Dans le règne animal, soigner ses blessés n’est pas chose courante, mais c’est un avantage évolutif indéniable, notamment pour la colonie où la survie dépend du nombre de ses occupants. Dans le sud du Sahara, les fourmis d’Afrique Matabélé (Megaponera Analis) ont compris la manœuvre. Deux à quatre fois par jour, ces prédatrices hors du commun partent en chasse et bien souvent, ce sont les termites qui trinquent.

 

Journal Reference:

Erik Thomas Frank et al. Saving the injured: Rescue behavior in the termite-hunting ant Megaponera analis Science Advances  12 Apr 2017: Vol. 3, no. 4, e1602187

http://advances.sciencemag.org/content/3/4/e1602187


Sur le même sujet:

https://sciencepost.fr/2017/04/fourmis-sauvent-leurs-blesses/


https://www.sciencesetavenir.fr/animaux/dans-leur-guerre-contre-les-termites-les-fourmis-matabele-sauvent-leurs-blesses_112189

http://www.popularmechanics.com/science/animals/a26073/ants-leave-no-wounded-brother-behind/

http://www.smithsonianmag.com/smart-news/ant-species-rescues-comrades-battlefield-180962905/

 

 

CALL FOR PAPERS: SPECIAL ISSUE OF SOCIOBIOLOGY ON TERMITES

CALL FOR PAPERS: SPECIAL ISSUE OF SOCIOBIOLOGY ON TERMITES

Important Dates :
Deadline to submit a manuscript: August 1st, 2017
Publication is scheduled for November 2017

We are inviting you to take part in a special issue on termites that will be published  by Sociobiology (ISSN: 0361-6525), a fast track peer-reviewed, free of publication fees and open access academic journal edited by Universidade Estadual de Feira de Santana (UEFS-Brazil). Sociobiology is indexed and abstracted by ISI-Web of Knowledge; SCOPUS; AGRICOLA; CAB Abstracts; Biological Abstracts, among others. IF : 2.382

Due to their astonishing abundance and typical cellulose-digesting abilities, termites impact ecosystem functioning, from biogeochemical cycles to species interactions. Their interindividual interactivity provides firm ground for the study of self-organized collective behaviour while their diplo-diploidy foments rich discussion on the evolution of sociality. All this, coupled with termites’ economic impact, implies that scientific interest in this prominent group of organisms is burgeoning and will continue to do so. It is, therefore, timely to invite termite researches to submit original manuscripts and review articles on any aspect of our current knowledge on termites for a special issue of Sociobiology.

The special issue will be published and promoted as part of the program of the IV Symposium of Termitology (IV SymTerm), which will be held in Viçosa-MG, Brazil, from November 07-10, 2017.

All submitted papers must contain only original work, which has not been published by or is currently under review for any other journal. Detailed information, and instructions for authors, please visit: http://periodicos.uefs.br/…/index.php/so…/about/submissions

Dr. Paulo Cristaldo (Universidade Federal de Sergipe, Brazil)
Dr. Og DeSouza (Universidade Federal de Viçosa, Brazil)
Editors for this Special Issue

Assistant Professor – Urban Entomology

Assistant Professor – Urban Entomology

College of Agriculture and Life Sciences
Department of Entomology & Plant Pathology
Campus Box 7616
2510 Thomas Hall
Raleigh, NC 27695-7616
P: 919.515.2730

The Department of Entomology & Plant Pathology at North Carolina State University invites applications for a 9‐month tenure‐track position at the Assistant Professor level. This faculty position is located on the main campus in Raleigh, North Carolina, and has a 70% research and 30% academic appointment. The position carries responsibilities for research relating to the biology and management of major wood‐destroying arthropod pests of structures, mainly termites, but also including wood‐infesting ants or beetles. The incumbent is expected to develop a vigorous internationally recognized research program generating extramural funding and providing timely information and pest management technologies to Cooperative Extension efforts in this area. Some relevant areas of research, among others, could be (a) invasion dynamics and genetic structure of colonies; (b) impact of climate change on spread of native and invasive pest populations; (c) physiological mechanisms and natural products (e.g., antimicrobials) that facilitate life in a microbe/pathogen rich soil; (d) symbiotic associations with microbes that enable termites to process lignin and cellulose; and (e) regulation of development and reproduction of termite colonies. Significant opportunities exist for collaboration with faculty in Urban Entomology, Forest Biomaterials, NC Agromedicine Institute, Center for Human Health and the Environment, SE Climate Science Center and partnerships with corporations and government agencies, especially those in Research Triangle Park or elsewhere in North Carolina. The successful candidate will work closely with Extension faculty to deliver relevant and timely information to the Pest Management Industry and other stakeholder groups. The incumbent is expected to develop graduate and undergraduate courses in their area of expertise, for example Urban Ecology, Urban Entomology, Insect‐Microbe Symbiosis, Molecular Ecology, Techniques in Molecular Ecology and Evolution, Molecular symbiosis, or related courses. Mentoring graduate and undergraduate students is expected.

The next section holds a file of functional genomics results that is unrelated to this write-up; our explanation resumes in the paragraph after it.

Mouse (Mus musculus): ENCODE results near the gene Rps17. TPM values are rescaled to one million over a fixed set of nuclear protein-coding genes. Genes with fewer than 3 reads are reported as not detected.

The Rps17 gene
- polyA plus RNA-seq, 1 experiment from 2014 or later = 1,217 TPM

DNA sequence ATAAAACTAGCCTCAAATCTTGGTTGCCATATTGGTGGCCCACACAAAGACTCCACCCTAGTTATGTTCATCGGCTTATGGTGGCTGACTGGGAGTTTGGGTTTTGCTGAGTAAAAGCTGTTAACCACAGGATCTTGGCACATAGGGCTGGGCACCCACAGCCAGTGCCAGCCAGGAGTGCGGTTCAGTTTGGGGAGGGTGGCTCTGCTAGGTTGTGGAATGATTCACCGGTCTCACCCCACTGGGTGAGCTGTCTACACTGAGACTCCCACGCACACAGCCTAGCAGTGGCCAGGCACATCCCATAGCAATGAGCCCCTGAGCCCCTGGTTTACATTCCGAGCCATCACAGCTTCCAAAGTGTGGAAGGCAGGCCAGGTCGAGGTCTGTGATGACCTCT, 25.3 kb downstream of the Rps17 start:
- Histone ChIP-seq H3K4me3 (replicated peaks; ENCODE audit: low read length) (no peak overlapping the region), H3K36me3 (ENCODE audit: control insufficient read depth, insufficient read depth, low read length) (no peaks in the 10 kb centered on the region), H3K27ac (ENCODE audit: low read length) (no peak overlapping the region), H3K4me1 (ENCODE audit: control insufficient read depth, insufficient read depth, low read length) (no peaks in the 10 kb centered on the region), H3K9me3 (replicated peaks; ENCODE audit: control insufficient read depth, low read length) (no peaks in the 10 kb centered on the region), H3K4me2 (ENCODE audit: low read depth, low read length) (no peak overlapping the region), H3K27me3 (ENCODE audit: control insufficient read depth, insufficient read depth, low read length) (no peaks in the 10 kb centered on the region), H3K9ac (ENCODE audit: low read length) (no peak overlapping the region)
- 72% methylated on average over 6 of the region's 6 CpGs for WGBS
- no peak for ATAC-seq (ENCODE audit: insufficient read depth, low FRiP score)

Minimum qualifications include a PhD in Entomology or field of study directly related to the position description; demonstrated expertise in a field of research complementary to research of other faculty in Entomology and Plant Pathology; dedication and demonstrated record of collaborative research; commitment to interacting with Urban Entomology stakeholders and developing innovative pest management approaches. In addition to excellence in undergraduate or graduate teaching, the incumbent is expected to have demonstrable skills in verbal and written communication, interpersonal relations, and procurement of extramural funding. The position includes a competitive and comprehensive compensation and start‐up package. Review of applications will proceed after January 17, 2017, until the position is filled. For further information, contact the Entomology & Plant Pathology Department Head, Dr. Eric Davis (eric_davis@ncsu.edu). For a complete job description and details for submission of applications, please reference http://jobs.ncsu.edu/postings/75206. NC State is an equal opportunity and affirmative action employer. Women and members of other underrepresented groups are encouraged to apply. In addition, NC State University welcomes all persons without regard to sexual orientation or genetic information. We welcome the opportunity to work with candidates to identify suitable employment opportunities for spouses or partners. Inclusiveness and diversity are integral to NC State’s commitment to excellence in research, engagement and education. The successful candidate will be expected to foster an environment that is welcoming of all groups.